Below is a selection of the most important changes:
Civil procedural law
- the possibility to apply to a court for the remission of procedural deadlines, provided that the procedural action is missed for an excusable reason based on the Extraordinary Measures where the Civil Procedure Code otherwise prohibits the remission (e.g. a deadline to submit an extraordinary appeal or a deadline to submit an action under Part V of the Civil Procedure Code);
- the application for remission must be submitted to the court together with the missed act within 15 days from the date of the termination of the relevant Emergency Measures, but the period for the submission will not end earlier than 15 days after the end of the State of Emergency;
- the possibility to seek the revocation of a judgment for recognition if the deadline to respond to a so-called qualified summon has been missed.
- the possibility to apply to an administrative court for the remission of procedural deadlines, provided that the procedural act is missed for an excusable reason based on the Extraordinary Measures where the Administrative Judiciary Procedure Code otherwise prohibits the remission (e.g. a deadline to submit an appeal in cassation, an action against the decision of an administrative authority, an action for protection against an administrative failure to act, or an application for the annulment of a measure of a general nature);
- the application for remission must be submitted to the court together with the missed act within 2 weeks from the date of termination of the relevant Emergency Measure, but the period for the submission will not end earlier than 2 weeks after the end of the State of Emergency.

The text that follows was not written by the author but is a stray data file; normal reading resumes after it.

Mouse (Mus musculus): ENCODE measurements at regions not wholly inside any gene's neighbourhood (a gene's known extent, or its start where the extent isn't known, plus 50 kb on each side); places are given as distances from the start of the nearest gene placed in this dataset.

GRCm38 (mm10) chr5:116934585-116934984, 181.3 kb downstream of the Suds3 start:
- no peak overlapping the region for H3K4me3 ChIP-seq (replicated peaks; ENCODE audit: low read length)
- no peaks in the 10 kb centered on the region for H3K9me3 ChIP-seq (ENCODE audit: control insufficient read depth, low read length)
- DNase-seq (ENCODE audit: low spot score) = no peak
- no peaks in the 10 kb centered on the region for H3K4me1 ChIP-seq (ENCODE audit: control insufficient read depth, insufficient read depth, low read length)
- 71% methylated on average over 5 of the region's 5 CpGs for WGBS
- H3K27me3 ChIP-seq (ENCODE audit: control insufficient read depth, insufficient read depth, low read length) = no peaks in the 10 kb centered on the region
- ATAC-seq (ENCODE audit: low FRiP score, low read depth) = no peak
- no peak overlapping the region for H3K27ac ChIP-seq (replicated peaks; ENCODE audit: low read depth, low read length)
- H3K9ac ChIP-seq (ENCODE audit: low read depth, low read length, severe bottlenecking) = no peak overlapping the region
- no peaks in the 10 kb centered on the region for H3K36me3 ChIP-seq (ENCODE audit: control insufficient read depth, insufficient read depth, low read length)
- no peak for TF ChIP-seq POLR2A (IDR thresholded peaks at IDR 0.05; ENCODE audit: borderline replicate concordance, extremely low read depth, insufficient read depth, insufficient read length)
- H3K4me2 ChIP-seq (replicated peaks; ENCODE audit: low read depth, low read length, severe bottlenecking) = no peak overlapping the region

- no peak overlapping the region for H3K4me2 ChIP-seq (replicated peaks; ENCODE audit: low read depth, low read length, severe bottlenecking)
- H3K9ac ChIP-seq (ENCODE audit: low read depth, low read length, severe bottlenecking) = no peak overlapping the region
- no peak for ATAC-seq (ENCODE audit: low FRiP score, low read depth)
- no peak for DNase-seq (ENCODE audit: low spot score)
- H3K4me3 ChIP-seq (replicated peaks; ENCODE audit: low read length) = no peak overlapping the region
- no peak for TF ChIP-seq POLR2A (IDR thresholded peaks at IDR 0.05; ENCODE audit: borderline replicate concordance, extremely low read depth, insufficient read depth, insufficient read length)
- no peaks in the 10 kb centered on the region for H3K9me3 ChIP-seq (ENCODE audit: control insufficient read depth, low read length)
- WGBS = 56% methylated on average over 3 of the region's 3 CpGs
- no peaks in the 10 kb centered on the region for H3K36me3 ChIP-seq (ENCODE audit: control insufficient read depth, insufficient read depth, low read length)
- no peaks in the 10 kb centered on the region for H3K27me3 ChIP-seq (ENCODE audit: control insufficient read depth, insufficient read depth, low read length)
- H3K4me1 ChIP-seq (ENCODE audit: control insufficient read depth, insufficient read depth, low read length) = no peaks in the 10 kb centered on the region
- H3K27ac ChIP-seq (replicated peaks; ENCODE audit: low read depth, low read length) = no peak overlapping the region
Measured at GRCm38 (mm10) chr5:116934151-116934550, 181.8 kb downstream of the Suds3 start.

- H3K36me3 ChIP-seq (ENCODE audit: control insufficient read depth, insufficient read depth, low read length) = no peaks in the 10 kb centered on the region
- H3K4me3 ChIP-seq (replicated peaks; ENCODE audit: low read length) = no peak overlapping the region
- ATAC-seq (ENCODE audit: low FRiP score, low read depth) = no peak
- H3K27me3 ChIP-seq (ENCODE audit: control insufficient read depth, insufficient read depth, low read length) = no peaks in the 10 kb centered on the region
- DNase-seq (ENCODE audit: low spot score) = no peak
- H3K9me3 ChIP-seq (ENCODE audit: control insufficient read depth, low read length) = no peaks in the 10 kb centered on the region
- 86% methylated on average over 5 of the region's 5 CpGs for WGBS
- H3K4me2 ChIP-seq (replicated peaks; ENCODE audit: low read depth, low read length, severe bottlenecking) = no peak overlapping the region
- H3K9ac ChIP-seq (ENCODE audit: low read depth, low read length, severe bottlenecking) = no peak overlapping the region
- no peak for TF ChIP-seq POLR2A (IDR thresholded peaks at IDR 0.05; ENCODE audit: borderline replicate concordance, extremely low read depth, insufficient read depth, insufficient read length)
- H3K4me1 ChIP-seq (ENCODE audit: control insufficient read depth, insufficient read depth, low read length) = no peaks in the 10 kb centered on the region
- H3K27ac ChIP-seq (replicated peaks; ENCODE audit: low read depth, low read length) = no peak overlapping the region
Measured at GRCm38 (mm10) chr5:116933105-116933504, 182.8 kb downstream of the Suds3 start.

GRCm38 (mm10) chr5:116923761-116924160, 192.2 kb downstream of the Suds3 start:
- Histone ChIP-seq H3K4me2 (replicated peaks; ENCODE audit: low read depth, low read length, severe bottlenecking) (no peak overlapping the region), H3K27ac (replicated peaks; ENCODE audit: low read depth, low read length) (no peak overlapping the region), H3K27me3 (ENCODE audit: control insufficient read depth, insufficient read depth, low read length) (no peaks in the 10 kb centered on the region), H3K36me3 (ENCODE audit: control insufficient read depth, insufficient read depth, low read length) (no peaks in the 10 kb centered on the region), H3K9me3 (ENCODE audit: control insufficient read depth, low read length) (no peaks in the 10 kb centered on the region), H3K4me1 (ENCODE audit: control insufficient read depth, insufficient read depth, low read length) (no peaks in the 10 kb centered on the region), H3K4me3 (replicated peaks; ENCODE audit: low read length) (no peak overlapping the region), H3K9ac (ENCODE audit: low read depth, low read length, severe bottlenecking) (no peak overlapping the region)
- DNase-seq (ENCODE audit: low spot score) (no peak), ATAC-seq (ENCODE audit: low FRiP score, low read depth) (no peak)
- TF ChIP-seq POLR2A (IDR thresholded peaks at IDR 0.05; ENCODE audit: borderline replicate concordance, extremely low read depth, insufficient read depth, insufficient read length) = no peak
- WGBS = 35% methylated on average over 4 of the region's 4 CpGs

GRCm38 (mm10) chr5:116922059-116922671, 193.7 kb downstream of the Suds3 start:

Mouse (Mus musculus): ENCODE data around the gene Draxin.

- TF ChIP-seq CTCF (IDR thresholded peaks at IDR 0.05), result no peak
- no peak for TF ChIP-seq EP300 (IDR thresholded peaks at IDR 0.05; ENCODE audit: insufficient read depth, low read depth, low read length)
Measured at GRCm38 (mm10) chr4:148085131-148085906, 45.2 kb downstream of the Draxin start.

The Act on the Mitigation of the Impact of an Epidemic similarly regulates the remission of deadlines in enforcement and execution proceedings, in proceedings before the Constitutional Court and in criminal proceedings.
Due to the significant negative economic impact of the Epidemic, the Act on the Mitigation of the Impact of an Epidemic largely concerns insolvency law. Below is a summary of its relevant points:
- the obligation of the insolvency court to remit a procedural deadline, provided that the procedural act is missed for an excusable reason based on the Extraordinary Measures, unless the case has already been decided. The application for remission must be submitted to the court together with the missed act within 7 days from the date of termination of the relevant Emergency Measure, but the period for the submission will not end earlier than 7 days after the end of the State of Emergency;
- abolition of the obligation to file a debtor's insolvency petition as of the effect of the Act on the Mitigation of the Impact of an Epidemic and until 6 months after the termination of the Emergency Measures (however, no later than by 31 December 2020), if the insolvency occurred as a result of such a situation;
- it will not be possible to effectively file a creditor's insolvency petition (petitions will have no legal effect) as of the effect of the Act on the Mitigation of the Impact of an Epidemic up to 31 August 2020;